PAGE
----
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Our investment philosophy is centred on participating in quality businesses

BFSI Industry Interview

On: Mar 21, 2017 | Duration: 1.00 hrs | From: Advisorkhoj Team
BFSI Industry Interview in Advisorkhoj - Our investment philosophy is centred on participating in quality businesses

Mr. Neelesh Surana has been associated with Mirae Asset Global Investments (India) Pvt. Ltd. since 2008. In his capacity as CIO - Equity, Neelesh spearheads the equity research and investment function. He is responsible for the managing existing equity funds of Mirae Asset (India), as well as, providing research support for the global mandate. An engineering graduate with MBA in Finance, Neelesh has over 19 years of experience in equity research and portfolio management.

Mirae Asset Emerging Bluechip Fund, managed by Mr. Surana recently won the Morningstar Award in the Small/ Midcap Equity Fund category. In an interview with Advisorkhoj, Mr. Surana suggested that investors should invest in a disciplined way in equities with about 70% in multi-cap funds and remaining in midcaps with minimum 3 years investment horizon.

Accept our heartiest congratulations on your Emerging Blue-chip Fund winning the Best Mid/Small Cap Fund award from Morningstar! The performances of Mirage Asset India Opportunities Fund and Emerging BlueChip has been stellar and one of the best in their respective categories. These two schemes are very popular amongst IFAs and Investors. What in your view are the factors that enabled you to deliver robust performance and get ahead of the pack?

Disciplined approach to investing, with focus on quality up to a reasonable price along with diversification, has helped us deliver satisfactory returns. Overall, being in the right pockets generated alpha, as divergence was significant, both across sectors, as well as stocks within a sector.

Do you rely on a top down sector selection approach or bottom up stock selection?

It is a combination of both “top-down” and “bottom-up” approach. The focus however, is more on the stock selection which is driven by a bottom-up approach. The industry selection is done through top down approach which is mainly based on growth prospects. Thereafter, the decision to include a stock is essentially driven by the individual traits of the company which include analysis of its business model, understanding management bandwidth and review of valuation.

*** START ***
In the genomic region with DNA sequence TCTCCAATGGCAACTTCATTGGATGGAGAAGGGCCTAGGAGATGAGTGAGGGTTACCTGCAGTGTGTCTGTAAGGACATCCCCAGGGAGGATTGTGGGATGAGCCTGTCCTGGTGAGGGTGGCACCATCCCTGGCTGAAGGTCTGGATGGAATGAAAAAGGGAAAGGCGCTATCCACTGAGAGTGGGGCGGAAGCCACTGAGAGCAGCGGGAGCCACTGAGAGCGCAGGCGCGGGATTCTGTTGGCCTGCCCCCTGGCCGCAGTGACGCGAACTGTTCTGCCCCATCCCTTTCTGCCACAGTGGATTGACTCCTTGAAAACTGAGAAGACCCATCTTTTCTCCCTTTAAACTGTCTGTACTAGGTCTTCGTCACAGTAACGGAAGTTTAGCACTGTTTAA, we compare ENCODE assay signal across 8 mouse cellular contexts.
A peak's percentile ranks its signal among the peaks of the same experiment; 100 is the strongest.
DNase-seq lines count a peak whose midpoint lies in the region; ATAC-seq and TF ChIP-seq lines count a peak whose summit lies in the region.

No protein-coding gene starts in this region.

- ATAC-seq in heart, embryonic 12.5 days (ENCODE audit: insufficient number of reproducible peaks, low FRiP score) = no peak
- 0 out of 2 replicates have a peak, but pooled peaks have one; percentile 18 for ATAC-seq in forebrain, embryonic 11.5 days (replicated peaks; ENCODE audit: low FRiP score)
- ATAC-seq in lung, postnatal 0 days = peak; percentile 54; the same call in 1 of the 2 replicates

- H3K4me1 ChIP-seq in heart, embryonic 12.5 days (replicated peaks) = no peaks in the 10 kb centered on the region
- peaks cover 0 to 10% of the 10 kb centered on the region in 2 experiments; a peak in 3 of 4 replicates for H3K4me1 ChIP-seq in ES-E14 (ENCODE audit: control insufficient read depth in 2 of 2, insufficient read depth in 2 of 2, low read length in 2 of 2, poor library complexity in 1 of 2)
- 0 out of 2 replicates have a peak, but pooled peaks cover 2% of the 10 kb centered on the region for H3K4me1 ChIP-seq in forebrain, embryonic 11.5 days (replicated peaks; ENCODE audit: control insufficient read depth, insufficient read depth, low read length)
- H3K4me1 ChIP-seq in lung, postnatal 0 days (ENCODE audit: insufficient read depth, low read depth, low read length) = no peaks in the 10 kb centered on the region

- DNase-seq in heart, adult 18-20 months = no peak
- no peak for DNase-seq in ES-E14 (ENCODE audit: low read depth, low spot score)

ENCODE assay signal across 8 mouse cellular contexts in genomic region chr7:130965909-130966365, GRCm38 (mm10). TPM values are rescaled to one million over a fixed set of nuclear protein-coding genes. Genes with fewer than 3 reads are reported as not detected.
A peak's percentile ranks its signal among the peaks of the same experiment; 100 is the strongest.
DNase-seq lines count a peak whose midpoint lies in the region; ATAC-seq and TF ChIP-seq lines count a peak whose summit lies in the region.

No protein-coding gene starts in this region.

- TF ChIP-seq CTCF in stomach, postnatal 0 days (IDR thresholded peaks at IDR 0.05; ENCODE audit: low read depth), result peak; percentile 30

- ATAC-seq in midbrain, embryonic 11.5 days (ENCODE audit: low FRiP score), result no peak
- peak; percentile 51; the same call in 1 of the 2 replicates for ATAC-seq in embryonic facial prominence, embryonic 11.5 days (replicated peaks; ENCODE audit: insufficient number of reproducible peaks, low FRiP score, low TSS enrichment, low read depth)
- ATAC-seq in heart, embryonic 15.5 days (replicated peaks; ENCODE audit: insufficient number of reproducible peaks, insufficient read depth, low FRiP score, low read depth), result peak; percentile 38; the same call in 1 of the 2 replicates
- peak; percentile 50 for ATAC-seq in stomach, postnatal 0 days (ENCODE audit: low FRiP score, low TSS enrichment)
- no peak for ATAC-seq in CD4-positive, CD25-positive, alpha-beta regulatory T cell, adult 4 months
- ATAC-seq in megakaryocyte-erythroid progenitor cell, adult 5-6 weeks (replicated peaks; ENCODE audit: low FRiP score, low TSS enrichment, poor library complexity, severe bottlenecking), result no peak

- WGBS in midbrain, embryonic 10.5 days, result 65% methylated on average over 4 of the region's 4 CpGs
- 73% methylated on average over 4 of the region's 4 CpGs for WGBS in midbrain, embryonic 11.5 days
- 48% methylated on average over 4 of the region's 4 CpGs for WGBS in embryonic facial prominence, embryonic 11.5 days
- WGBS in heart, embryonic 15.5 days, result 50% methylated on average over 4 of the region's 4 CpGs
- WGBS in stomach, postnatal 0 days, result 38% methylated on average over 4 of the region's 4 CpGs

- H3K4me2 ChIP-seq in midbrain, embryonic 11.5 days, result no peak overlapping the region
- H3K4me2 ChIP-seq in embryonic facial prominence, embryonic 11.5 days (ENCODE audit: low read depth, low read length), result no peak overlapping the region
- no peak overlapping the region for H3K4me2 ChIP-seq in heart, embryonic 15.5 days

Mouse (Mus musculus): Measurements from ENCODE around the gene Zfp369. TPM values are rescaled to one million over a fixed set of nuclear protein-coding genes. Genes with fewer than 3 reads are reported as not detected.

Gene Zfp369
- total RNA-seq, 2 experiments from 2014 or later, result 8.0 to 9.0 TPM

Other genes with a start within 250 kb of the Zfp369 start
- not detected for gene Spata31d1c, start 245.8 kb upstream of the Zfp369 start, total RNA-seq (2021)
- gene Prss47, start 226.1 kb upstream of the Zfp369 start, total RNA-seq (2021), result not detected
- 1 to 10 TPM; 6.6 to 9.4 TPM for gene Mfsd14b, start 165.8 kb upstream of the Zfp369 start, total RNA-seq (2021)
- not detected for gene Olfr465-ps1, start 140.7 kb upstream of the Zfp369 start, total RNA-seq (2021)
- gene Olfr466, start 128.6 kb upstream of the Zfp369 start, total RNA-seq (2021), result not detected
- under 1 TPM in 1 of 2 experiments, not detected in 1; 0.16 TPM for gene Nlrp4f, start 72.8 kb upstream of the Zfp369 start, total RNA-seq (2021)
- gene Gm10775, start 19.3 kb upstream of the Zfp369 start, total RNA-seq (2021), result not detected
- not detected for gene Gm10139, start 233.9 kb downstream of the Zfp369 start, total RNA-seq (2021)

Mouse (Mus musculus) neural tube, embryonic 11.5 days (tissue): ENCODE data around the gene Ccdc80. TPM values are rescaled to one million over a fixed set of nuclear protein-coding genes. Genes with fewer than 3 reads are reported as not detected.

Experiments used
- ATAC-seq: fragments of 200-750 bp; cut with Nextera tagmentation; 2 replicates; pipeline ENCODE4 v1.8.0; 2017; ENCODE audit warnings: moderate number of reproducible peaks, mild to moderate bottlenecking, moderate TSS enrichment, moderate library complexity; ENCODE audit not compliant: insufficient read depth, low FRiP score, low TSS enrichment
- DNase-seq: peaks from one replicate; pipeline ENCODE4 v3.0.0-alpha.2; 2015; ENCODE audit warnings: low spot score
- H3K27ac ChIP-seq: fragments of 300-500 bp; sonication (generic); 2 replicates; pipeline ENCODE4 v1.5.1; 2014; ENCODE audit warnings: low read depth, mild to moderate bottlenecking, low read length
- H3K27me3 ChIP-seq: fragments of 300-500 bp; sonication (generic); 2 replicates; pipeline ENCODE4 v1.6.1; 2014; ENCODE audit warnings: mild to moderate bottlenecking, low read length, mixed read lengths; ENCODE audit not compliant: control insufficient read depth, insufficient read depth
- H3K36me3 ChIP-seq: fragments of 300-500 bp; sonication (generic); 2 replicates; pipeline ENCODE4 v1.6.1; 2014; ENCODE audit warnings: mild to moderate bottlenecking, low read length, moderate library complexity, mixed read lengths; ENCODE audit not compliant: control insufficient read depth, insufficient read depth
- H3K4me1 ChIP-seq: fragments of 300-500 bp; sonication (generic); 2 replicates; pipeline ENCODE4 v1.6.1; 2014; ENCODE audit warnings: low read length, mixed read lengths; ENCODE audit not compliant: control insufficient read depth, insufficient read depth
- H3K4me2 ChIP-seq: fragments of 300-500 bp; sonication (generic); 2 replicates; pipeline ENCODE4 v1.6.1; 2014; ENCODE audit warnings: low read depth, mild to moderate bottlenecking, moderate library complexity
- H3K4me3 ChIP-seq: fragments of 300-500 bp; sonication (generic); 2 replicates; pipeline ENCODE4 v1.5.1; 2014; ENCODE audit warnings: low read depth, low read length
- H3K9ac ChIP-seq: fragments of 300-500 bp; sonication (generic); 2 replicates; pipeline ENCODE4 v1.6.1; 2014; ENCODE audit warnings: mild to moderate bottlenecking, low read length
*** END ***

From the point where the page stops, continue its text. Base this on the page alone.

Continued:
What are the 3-4 main features you use for stock selection?

Stock selection process has three aspects related to Business selection, Management analysis, and valuation. While selecting businesses, we look at growth prospects and quality of growth as defined by the ROCE (i.e. Return on capital employed). Management analysis evaluates factors related to the past track record, capital allocation, corporate governance, etc. The last factor is related to valuation. It is important to have a decent “Margin of Safety”, i.e. the gap between value and price should be decent.

Are you proposing any changes in the scheme in keeping tune with the recent market trends? What broadly will be your style and strategy going forward considering the fact that the expectation from these two schemes is very high?

Our investment approach is to focus on stock selection as we believe that the returns are driven by individual merit of business. Our investment philosophy is centred on participating in quality businesses up to a reasonable price, and holding the same over an extended period. From portfolio construct perspective, the approach is to have diversification across sectors and stocks for an optimal risk-adjusted return.

Do you believe that the valuations are expensive in midcap space? Should investors continue to bet on them?